Overwatch 2 PvP Developer Livestream Breakdown


by in Overwatch | May, 21st 2021

The much-anticipated Overwatch 2 PvP developer livestream has concluded and, needless to say, we’ve got some opinions. It’s no secret that hundreds of thousands of gamers across the globe have been eagerly awaiting any sort of update regarding their favorite MOBAesque first-person shooter; that’s why Blizzard’s two-hour-long foretaste had us so excited. Better late than never, as they say. 

And sure enough, Blizzard has delivered — in both good ways and bad. A lot was showcased and talked about, but perhaps the biggest surprise was the fact that Overwatch 2 will feature 5v5 PvP battles instead of the 6v6 for which the game has become so well known for. This, in short, means we’ll be in for a wholly different experience, and that’s true for both the game itself as well as its competitive scene.

No One’s All Too Happy


Needless to say, this bit of news wasn’t met with glee and delight. And, frankly, there’s a good reason why. The shift to 5v5 feels somewhat forced, a change that probably won’t make the game any better in the long run — “probably” being the operative word here. Now, the dev team has supposedly done extensive testing and have made a couple of solid arguments as to why they’ve gone down this route, but the vast majority of the community still isn’t convinced.

In addition, most folks aren’t claiming that this change is inherently bad or that it’ll make the game any worse by a considerable margin, but rather that it’ll require a metric ton of effort and time in order to be balanced correctly which, in all fairness, has never been Blizzard’s forte. They’ve always taken far more time to iron the kinks out that they should’ve, and the same goes for hero balancing, meta adjustments, and everything in between. 

Overwatch 2 PvP Developer Livestream Breakdown


Most other announcements — exciting though they were — paled in comparison to the whole 5v5 reveal. Regardless, they warrant our attention as well, so let’s do a somewhat quick rundown!

  • Hero changes galore — A shift to 5v5 requires serious adjustments across the board and that’ll perhaps be most evident with the game’s beloved cast of colorful characters, most of whom will be changed and adjusted in either huge or more nuanced ways. Tanks, for instance, will now play more like brawlers. Reinhardt, therefore, will have two Fire Strike charges along with more precise control of his charge (which will now be cancellable). Winston, on the other hand, is getting an alt-fire, long-range shot of lightning that’ll allow him to dish out damage from afar. Mei will no longer be able to freeze enemies with her primary fire, but will instead only slow them (by a considerable amount). You get the gist. With the move to just a single tank per team comp, Blizzard wants to give those players a lot more agency going forward which is definitely the right call.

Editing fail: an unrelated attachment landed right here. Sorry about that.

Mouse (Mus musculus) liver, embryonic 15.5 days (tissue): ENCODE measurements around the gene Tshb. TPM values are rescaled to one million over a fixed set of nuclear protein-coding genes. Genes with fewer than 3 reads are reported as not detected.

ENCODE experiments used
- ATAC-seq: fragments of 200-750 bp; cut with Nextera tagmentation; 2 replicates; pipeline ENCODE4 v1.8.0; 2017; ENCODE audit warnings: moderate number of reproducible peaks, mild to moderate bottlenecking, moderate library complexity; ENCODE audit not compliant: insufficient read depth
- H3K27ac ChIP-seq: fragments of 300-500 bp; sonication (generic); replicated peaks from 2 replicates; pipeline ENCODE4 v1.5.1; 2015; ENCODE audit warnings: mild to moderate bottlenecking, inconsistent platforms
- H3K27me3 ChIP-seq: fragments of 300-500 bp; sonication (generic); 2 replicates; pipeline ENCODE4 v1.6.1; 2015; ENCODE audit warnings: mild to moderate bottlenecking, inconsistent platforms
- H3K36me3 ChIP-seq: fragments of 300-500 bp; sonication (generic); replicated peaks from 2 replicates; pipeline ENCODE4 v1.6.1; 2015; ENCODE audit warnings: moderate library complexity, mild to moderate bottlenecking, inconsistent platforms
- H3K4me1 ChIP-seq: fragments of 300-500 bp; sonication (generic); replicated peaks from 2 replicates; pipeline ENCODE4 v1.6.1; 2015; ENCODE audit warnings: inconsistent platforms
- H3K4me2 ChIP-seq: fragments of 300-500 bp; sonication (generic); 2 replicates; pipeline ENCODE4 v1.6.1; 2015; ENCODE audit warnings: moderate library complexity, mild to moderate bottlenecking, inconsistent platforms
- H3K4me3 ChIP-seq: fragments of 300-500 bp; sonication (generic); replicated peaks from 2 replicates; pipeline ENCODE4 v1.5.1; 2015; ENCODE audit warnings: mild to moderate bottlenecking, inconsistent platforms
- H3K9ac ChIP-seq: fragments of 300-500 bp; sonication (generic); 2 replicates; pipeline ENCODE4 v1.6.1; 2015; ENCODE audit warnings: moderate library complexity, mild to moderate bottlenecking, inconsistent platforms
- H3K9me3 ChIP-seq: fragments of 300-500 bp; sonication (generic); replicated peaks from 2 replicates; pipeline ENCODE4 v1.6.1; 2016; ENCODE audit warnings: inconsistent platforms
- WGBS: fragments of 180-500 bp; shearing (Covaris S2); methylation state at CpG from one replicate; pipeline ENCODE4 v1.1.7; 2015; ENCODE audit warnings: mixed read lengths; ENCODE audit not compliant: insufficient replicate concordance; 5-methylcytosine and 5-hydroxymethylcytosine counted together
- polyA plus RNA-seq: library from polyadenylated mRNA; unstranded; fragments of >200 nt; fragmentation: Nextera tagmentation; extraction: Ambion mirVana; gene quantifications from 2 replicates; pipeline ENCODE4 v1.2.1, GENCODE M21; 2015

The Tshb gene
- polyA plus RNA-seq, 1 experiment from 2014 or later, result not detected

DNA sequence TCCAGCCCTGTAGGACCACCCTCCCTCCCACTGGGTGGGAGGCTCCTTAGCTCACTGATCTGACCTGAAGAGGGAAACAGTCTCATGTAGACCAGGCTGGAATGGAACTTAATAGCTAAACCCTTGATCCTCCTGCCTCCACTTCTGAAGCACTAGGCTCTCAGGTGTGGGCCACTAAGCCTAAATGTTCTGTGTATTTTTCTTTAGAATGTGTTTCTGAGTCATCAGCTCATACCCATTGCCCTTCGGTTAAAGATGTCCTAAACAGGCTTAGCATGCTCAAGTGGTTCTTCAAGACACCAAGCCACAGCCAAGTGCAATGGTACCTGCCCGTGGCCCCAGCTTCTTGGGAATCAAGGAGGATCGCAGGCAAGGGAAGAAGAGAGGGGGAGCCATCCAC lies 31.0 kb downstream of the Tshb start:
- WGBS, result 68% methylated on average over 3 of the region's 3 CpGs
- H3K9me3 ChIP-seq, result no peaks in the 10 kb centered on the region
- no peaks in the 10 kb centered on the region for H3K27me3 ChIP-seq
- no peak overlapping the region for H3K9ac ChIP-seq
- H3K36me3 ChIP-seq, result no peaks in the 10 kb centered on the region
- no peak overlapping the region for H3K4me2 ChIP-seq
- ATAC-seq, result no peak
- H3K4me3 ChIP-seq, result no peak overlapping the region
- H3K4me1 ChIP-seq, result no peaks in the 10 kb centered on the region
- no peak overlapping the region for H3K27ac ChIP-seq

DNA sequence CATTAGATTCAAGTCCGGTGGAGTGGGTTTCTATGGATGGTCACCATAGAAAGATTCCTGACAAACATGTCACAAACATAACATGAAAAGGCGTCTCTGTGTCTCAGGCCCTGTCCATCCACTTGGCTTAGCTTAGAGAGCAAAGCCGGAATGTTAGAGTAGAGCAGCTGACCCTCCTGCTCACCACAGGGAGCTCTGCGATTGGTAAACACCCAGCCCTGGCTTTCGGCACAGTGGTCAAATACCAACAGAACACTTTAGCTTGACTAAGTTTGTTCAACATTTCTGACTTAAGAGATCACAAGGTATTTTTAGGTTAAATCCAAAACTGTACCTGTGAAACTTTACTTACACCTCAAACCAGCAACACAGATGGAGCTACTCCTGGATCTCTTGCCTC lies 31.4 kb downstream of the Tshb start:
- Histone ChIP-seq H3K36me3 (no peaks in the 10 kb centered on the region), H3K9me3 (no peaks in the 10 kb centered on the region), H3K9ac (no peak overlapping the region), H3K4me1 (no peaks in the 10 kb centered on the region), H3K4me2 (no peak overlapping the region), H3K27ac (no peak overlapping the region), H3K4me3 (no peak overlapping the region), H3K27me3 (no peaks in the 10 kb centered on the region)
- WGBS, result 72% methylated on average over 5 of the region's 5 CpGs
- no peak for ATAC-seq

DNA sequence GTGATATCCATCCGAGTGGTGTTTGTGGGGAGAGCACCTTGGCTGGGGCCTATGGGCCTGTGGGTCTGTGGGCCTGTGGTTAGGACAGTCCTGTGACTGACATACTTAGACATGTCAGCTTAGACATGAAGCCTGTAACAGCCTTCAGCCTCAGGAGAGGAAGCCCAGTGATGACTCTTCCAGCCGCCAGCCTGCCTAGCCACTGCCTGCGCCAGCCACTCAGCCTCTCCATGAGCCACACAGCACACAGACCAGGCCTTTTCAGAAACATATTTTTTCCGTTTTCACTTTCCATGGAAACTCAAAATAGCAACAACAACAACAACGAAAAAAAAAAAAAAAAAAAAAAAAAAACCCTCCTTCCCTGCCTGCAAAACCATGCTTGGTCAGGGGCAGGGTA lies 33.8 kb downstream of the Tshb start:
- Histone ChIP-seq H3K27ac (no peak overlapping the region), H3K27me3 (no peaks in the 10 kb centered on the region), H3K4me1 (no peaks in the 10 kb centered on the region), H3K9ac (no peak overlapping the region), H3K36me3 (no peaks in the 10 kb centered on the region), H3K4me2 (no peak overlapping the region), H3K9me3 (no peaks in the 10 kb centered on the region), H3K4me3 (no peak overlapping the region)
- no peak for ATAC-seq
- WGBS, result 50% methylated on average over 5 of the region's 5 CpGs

• A more streamlined UI — We’re getting a more streamlined user interface along with a couple of quality-of-life changes thrown in for good measure. Supports, for instance, will now be able to see whom they’re healing thanks to a small portrait of their affected allies. 
  • Role-specific passives — Overwatch 2 will bring unique role passives to the table as well. So, for instance, tanks will now have reduced knockback and will provide less ultimate charge to their attackers. DPS heroes, on the other hand, will get a small speed boost, with supports being able to self-heal over time. This is just a quick rundown, and seeing how we’re still a ways off from the game’s official release, take everything you read with a fair bit of reserve as it could change heavily going forward. 
  • Less CC all-around — The OW2 dev team is trying their hardest to keep crowd control to a minimum. Most “hardcore” CC abilities will be heavily adjusted and that should, in turn, result in a more enjoyable gaming experience (one that will be easier to balance) once the game is officially released. 

Five new maps have been showcased including New York, Rio de Janeiro, Toronto, Rome, and Monte Carlo, each of which has its own specific allure! Rome, like Toronto, will be a Push map.

A brand new game mode will be announced at some point in the future and will officially replace Assault/2CP maps in both Quick Play and Competitive. 

All in all, the Overwatch 2 PvP developer livestream was definitely packed with interesting bits and pieces, although it’s fair to say that not all of them were met with enthusiasm. Regardless of where we stand on these matters, it’s impossible not to commend Blizzard for trying to make Overwatch 2 the best possible game it can be. They’re not always perfect in execution (not by a country mile), but they’re passionate about the game, much like everyone else. 

There’s still no release date in sight, but by the looks of it, the game’s coming along at quite a nice pace. An early/mid 2022 release date feels pretty reasonable, although you can never be too certain whenever Blizzard is involved.

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